Jorma Tähtinen, Finland

Jorma Tähtinen, Finland

Jorma Tähtinen, Finland

Anna Sieväla interviewed her grandfather who was 44 years old and worked as a technician at the time of the accident. Back then he lived in Western Finland which received the biggest amounts of the radioactive fallout. He wonders if that could be the cause for his cancer.

I interviewed my grandfather Jorma Tähtinen as a time-witness of the Chernobyl accident. The interview took place at my grandfather’s home on the 27. November 2010. The interview situation was open and relaxed. I asked my grandfather the questionnaire questions as he sat in his armchair and his answers were mainly describing instead of yes/no answers. There was no one else present during the interview except for me and my grandfather so the situation was also private and allowed the time-witness to answer freely.

1. The familiar background of the time-witness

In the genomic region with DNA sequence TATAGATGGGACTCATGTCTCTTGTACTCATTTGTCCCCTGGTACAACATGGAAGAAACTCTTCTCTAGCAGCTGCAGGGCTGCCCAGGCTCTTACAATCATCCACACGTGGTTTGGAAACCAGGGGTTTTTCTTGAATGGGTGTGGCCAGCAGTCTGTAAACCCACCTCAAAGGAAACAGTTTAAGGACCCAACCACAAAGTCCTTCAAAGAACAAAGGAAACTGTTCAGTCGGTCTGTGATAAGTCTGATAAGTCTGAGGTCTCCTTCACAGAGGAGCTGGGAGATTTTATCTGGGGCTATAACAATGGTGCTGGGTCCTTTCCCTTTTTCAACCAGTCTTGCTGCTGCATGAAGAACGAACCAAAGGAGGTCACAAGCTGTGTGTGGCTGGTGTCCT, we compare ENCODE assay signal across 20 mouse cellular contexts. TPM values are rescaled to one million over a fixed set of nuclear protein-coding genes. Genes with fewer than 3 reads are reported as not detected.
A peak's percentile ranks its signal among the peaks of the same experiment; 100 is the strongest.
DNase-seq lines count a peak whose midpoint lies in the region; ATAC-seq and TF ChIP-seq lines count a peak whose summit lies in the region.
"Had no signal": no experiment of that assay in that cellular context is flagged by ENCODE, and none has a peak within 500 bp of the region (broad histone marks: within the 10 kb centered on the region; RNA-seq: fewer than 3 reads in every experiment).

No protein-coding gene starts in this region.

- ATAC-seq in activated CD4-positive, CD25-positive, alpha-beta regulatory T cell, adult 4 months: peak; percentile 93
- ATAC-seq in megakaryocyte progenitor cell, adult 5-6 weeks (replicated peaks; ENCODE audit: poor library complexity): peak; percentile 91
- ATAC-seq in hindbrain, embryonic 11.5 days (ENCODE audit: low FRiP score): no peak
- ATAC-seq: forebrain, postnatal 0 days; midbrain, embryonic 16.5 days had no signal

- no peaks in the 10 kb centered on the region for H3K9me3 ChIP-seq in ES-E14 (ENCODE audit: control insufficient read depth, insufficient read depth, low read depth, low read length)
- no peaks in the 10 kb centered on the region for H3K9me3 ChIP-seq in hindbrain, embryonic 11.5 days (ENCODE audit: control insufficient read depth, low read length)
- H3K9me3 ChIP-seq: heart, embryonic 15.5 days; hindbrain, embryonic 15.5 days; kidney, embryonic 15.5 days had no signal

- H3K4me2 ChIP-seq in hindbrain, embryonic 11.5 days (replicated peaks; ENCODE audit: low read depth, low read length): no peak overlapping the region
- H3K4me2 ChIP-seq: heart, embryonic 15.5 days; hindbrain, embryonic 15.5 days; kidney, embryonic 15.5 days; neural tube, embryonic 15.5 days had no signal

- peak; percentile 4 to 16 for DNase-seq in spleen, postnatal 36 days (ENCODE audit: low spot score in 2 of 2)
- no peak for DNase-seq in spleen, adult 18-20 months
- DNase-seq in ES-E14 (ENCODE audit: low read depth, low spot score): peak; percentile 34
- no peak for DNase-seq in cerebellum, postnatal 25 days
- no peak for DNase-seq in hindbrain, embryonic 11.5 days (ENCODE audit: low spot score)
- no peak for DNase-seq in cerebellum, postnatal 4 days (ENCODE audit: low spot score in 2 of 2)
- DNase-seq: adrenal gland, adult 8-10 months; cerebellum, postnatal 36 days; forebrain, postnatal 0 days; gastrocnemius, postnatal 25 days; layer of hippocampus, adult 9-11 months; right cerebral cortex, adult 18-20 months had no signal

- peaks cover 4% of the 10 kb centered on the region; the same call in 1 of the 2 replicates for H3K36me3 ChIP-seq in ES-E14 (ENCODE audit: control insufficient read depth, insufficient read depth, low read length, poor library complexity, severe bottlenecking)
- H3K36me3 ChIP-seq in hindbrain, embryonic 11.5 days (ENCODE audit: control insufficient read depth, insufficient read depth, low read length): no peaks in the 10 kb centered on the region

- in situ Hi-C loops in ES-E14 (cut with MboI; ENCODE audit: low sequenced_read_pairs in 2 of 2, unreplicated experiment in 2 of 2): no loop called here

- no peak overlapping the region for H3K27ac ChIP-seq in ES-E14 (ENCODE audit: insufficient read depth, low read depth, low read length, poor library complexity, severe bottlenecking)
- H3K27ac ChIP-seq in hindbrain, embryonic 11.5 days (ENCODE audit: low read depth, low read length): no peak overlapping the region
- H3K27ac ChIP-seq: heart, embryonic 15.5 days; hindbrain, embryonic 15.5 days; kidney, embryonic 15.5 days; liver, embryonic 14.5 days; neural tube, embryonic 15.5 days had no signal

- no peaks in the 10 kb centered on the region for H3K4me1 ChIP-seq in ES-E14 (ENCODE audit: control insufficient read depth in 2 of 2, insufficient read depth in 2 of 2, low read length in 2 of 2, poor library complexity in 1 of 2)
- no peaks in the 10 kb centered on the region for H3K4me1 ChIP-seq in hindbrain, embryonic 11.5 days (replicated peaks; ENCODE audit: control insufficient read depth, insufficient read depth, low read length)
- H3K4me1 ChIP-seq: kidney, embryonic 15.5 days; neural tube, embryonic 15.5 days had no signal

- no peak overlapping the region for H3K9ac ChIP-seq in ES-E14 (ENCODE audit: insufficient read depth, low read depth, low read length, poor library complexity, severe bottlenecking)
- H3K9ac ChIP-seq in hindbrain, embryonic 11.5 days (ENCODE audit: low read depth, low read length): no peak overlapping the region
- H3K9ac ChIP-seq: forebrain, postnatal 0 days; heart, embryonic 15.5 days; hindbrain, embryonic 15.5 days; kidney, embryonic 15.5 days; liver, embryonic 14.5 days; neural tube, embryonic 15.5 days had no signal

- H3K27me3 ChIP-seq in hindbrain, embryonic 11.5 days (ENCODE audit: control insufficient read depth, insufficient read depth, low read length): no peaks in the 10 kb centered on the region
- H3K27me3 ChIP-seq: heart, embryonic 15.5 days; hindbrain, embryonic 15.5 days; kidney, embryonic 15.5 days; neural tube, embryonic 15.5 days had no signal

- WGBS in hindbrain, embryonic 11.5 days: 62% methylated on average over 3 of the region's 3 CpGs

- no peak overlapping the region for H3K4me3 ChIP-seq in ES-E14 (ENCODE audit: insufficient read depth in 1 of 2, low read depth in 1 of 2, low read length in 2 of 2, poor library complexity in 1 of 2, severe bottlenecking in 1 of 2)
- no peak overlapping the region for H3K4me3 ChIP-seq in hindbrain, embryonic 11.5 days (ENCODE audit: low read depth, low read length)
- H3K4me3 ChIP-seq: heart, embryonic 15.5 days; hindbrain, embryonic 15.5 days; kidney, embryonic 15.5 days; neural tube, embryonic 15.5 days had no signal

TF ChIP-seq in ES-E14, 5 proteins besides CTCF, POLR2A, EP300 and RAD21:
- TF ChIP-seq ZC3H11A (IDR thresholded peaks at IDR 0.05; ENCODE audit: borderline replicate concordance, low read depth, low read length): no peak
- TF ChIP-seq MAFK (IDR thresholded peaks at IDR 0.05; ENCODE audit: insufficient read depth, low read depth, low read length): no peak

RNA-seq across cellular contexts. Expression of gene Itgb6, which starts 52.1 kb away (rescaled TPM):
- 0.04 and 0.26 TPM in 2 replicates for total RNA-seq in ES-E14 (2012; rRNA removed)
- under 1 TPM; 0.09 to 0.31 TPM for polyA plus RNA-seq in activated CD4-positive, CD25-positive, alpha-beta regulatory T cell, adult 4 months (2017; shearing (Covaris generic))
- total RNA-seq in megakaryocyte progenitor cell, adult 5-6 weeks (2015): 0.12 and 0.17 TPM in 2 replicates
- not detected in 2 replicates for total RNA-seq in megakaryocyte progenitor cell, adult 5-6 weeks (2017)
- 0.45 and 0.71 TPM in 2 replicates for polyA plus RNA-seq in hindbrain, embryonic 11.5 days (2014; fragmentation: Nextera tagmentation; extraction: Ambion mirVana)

Jorma Tähtinen was born on 31.7.1941 in the small town of Liperi in Eastern Finland. His father worked as a conductor while his mother stayed home taking care of the home and children. Anyhow, when the financial situation of the family wasn’t good, also Jorma’s mother went to work to the railways as a cleaner. The social status of the family therefore was rather low but the family never had shortage of anything.

Jorma has one older sister, with whom he still stays in touch regularly. His older brother died at the age of one before Jorma was born.

Jorma describes his childhood and adolescence as fairly normal considering the time and the existing common conditions in Finland especially during his childhood. His early childhood was shadowed by the war with the Soviet Union. The war affected also his later childhood and adolescence through its financial affects.

Jorma got married in 1962 and his daughters were born in 1962, 1966 and 1968.

Jorma’s education consists of elementary school, vocational school and polytechnic school. After finishing his school Jorma worked as a technician until he retired in 1999.

Jorma says he didn’t have any specific political attitude during the Cold War but living right next to the Soviet Union made him follow the current situation in different times. He remembers thinking about the situation critically many times but says that he did not feel afraid for his safety although living next to the Soviet Union.

Read the full interview